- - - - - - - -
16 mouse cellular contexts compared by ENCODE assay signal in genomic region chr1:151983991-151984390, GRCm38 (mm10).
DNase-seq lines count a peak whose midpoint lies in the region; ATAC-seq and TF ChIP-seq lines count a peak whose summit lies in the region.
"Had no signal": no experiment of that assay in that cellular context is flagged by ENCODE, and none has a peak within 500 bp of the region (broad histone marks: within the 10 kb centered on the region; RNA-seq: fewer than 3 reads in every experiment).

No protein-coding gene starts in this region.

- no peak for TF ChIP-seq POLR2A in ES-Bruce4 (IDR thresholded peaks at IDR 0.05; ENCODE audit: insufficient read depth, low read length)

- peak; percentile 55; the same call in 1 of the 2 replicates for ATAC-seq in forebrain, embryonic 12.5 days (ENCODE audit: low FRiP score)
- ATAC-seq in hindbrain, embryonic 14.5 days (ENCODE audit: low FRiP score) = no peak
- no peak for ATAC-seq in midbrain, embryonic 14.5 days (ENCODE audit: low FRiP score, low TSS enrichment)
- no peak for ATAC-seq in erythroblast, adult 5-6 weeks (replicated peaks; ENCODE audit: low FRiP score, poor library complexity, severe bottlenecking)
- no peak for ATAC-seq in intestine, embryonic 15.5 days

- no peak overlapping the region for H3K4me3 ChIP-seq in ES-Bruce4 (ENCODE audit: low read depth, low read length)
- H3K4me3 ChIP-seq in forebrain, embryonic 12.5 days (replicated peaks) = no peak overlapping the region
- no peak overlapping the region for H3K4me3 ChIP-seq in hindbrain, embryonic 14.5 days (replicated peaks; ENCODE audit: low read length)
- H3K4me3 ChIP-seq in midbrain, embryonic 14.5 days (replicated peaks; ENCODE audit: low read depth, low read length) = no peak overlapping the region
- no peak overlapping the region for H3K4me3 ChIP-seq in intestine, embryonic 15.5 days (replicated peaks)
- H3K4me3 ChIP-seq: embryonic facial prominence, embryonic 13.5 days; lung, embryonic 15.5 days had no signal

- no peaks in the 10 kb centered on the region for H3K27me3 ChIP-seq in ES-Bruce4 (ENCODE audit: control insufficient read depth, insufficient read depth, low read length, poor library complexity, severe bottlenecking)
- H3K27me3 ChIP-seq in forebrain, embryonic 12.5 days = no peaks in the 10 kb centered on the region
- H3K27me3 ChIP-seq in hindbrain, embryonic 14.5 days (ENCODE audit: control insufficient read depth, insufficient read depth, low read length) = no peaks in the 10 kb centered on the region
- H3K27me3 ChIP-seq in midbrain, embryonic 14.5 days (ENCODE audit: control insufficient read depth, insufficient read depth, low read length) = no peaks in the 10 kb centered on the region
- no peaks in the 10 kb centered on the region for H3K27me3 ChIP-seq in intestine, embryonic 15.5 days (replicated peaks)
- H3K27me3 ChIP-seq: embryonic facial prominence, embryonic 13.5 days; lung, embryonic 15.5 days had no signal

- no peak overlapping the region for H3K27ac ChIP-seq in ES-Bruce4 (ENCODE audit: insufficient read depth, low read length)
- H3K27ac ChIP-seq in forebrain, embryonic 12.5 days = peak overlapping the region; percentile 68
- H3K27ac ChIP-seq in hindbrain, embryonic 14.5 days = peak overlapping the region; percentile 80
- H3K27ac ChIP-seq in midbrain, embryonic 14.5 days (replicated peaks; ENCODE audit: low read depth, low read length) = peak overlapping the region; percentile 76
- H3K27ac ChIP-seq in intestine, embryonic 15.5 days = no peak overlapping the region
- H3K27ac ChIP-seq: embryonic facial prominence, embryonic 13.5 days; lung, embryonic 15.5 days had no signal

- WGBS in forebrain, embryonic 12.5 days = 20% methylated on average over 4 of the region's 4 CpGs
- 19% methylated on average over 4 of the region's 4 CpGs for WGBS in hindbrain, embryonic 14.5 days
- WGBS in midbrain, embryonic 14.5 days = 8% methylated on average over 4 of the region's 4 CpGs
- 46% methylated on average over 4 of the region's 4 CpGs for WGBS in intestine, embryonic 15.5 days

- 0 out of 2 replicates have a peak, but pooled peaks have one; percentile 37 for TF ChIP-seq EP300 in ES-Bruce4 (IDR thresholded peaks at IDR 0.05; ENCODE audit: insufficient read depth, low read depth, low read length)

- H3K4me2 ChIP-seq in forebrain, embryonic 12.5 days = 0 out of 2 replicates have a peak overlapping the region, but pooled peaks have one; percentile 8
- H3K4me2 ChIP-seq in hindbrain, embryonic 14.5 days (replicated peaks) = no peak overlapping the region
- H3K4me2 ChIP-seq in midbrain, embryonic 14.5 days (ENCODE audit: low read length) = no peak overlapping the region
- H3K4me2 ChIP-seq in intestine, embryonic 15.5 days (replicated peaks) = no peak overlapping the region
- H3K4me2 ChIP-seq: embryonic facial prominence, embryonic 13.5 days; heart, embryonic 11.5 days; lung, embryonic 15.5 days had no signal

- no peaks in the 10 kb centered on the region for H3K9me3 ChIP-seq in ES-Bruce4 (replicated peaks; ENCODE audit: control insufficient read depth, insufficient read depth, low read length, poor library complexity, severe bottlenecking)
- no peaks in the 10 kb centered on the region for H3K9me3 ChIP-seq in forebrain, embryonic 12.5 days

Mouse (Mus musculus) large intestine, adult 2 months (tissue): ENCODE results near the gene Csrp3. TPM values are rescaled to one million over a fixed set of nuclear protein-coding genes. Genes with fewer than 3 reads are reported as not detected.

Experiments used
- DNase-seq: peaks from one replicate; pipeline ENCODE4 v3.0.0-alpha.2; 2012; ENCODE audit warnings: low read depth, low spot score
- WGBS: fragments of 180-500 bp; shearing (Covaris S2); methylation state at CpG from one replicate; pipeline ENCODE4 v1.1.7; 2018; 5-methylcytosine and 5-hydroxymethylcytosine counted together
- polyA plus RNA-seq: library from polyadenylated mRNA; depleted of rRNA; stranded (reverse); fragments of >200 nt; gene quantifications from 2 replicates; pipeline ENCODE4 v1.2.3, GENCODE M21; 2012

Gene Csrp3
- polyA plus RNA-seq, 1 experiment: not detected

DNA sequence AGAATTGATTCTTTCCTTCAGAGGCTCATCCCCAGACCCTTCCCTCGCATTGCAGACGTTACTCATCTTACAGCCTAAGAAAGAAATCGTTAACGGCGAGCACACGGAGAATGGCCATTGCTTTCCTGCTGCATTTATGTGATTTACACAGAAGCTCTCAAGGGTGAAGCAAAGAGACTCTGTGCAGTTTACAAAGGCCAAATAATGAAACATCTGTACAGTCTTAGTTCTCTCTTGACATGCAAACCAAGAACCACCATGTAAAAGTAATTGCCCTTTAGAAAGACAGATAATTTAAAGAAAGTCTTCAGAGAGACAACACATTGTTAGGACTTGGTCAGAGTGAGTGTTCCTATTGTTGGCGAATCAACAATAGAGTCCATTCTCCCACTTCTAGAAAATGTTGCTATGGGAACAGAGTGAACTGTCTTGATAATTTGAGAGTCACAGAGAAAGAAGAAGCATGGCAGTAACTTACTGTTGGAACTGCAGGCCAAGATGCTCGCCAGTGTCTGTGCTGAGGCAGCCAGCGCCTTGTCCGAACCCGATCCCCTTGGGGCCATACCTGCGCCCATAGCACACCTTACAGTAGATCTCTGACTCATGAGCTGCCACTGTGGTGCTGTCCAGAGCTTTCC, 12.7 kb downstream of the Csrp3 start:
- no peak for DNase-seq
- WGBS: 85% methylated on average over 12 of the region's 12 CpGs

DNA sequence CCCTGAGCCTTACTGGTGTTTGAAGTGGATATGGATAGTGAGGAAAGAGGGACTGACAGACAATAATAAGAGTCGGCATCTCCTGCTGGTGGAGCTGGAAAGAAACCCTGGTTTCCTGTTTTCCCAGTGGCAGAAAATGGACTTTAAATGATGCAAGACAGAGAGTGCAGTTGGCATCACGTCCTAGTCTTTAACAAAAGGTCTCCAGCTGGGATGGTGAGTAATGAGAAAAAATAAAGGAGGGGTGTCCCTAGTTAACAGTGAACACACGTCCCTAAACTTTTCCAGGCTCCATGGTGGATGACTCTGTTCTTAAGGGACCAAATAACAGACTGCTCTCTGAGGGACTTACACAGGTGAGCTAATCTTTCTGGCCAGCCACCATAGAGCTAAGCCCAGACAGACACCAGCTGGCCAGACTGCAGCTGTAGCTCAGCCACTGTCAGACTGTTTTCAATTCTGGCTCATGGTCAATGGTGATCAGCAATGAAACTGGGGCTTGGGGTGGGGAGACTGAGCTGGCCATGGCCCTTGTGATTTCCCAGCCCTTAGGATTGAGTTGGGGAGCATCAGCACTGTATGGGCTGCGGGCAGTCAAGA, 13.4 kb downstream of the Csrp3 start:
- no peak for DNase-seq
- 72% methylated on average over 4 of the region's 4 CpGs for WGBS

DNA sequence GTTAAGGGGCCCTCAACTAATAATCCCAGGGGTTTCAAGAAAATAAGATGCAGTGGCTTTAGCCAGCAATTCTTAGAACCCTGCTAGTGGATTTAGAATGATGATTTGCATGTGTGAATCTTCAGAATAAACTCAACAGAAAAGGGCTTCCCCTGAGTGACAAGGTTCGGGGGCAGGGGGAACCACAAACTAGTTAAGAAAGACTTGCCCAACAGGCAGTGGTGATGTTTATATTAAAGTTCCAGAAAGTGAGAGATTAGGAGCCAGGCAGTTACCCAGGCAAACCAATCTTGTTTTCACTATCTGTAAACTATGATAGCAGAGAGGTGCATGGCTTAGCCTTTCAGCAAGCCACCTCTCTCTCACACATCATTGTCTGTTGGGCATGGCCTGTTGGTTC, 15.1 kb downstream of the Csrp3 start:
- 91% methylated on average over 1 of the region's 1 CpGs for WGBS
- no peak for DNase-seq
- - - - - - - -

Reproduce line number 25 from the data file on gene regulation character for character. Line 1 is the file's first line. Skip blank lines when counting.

- H3K27ac ChIP-seq in hindbrain, embryonic 14.5 days = peak overlapping the region; percentile 80